This you tube video has been removed by the user.

 

Here's another look at the stove as it burns in the daytime on the same wood chips and same fan.

 

This you tube video has been removed by the user.

Share this post


Link to post
Share on other sites

SAY WHAT!   You said it got hot enough to melt copper which is several hundred degrees higher than the boiling point of zinc and then you say:  "Yeah, this stove is galvanized metal which has major concerns for welding but not for wood burning fires that do not heat up high enough to vaporize Zinc Oxide"  YOU ARE VERY WRONG!!!!!!!!!!!!!!!!!!!!!!!!!!!!!!!!!!!!!!!!!!!!!!!!!!!!!!!!

Share this post


Link to post
Share on other sites

This must be an example of getting things marginally right is just being fussy. We're just too fussy for this generation Thomas. Actually expecting someone to know what they're talking about is just unfair you old meany.

Frosty The Lucky.

Share this post


Link to post
Share on other sites

Kk, Zinc boils down to zinc oxide which then burns around 2200 degree Celsius which when burnt releases noxious fumes...whatever. Thank you to the member who did inform me the greenish residue is a result of zinc boiling.  I am planning an iron Woodgas stove now because of your answer.  I didn't post here to discuss galvanized dangers.  I only wanted to see if there was interest in this design and if people who forge and melt metals regular would like to see me further my research.  It's expensive to build so many prototypes over 3 years to get this far and I haven't found enough support to continue my research or I need to focus in other uses besides forging, melting.   According to the threads I posted in, there seemed to be interest in the idea and I apologize to the community for spamming those topics.  I was overexcited that I had found a solution to skipping making charcoal and using straight wood to reach very high temp with charcoal as a byproduct instead of main fuel.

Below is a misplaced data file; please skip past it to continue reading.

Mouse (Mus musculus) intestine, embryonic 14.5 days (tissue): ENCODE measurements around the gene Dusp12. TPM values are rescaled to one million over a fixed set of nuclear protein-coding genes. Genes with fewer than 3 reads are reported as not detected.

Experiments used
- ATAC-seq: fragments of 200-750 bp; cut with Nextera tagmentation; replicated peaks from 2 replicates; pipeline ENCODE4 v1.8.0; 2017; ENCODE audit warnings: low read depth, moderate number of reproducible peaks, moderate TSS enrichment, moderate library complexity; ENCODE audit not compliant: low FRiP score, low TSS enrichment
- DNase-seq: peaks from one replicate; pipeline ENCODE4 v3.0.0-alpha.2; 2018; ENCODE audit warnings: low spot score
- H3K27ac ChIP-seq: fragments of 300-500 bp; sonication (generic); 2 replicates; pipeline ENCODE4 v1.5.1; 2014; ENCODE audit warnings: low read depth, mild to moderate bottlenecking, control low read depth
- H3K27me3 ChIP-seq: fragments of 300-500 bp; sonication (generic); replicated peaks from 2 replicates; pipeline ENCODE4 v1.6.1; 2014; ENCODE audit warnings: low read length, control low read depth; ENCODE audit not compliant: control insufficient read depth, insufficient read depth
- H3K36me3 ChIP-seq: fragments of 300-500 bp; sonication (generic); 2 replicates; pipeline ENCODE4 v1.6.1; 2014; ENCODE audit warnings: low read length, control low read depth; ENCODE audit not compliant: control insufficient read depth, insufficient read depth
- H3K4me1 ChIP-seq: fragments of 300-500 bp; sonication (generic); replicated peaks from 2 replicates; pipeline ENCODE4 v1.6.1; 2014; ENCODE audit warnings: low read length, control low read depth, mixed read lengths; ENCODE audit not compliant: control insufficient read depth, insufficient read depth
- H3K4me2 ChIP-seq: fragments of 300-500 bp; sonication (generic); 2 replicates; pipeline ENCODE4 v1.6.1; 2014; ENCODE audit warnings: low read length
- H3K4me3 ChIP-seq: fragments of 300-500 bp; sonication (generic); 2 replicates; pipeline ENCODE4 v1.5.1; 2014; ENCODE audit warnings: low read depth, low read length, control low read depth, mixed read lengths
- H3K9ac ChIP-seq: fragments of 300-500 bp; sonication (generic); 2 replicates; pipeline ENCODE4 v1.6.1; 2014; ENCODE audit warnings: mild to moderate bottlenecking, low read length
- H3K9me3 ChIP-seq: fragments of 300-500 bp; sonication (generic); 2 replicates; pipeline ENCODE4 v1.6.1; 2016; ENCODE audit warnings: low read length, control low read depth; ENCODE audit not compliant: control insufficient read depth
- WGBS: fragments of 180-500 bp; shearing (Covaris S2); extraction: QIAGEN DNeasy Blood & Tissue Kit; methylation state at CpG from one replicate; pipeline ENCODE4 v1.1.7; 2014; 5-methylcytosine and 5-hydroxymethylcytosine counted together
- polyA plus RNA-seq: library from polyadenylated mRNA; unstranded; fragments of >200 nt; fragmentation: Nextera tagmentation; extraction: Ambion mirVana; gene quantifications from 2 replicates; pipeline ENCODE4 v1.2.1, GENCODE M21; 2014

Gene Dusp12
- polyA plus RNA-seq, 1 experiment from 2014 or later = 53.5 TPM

Share this post


Link to post
Share on other sites

Many threads veer off into areas not intended, when a health and safety risk pops up many of us will jump on it, we refuse to leave dangerous ideas unaddressed for a web search to locate stand alone.

Share this post


Link to post
Share on other sites
On 6/13/2017 at 5:17 PM, Emp said:

Zinc boils down to zinc oxide which then burns around 2200 degree Celsius which when burnt releases noxious fumes...whatever.

Ah, no. Zinc melts at about 420°C (788°F) and starts to give off ZnO fumes at its 900°C (1652°F) boiling point. 

Share this post


Link to post
Share on other sites

Zinc oxide is already burnt! Burning is an oxidation process.  It's things like this that set off warning flags that make us wary.

Share this post


Link to post
Share on other sites

I can't find out how to edit the post, but xxxxx it.  I give up.  Again, please delete my posts and my account.  Thanks

Share this post


Link to post
Share on other sites

The posts have a short window for being edited, then the post is locked and not able to be edited by the member.

If you no longer post, your old posts and account will move to the archive.

Share this post


Link to post
Share on other sites

Join the conversation

You can post now and register later. If you have an account, sign in now to post with your account.

Guest
Reply to this topic...

×   Pasted as rich text.   Paste as plain text instead

  Only 75 emoji are allowed.

×   Your link has been automatically embedded.   Display as a link instead

×   Your previous content has been restored.   Clear editor

×   You cannot paste images directly. Upload or insert images from URL.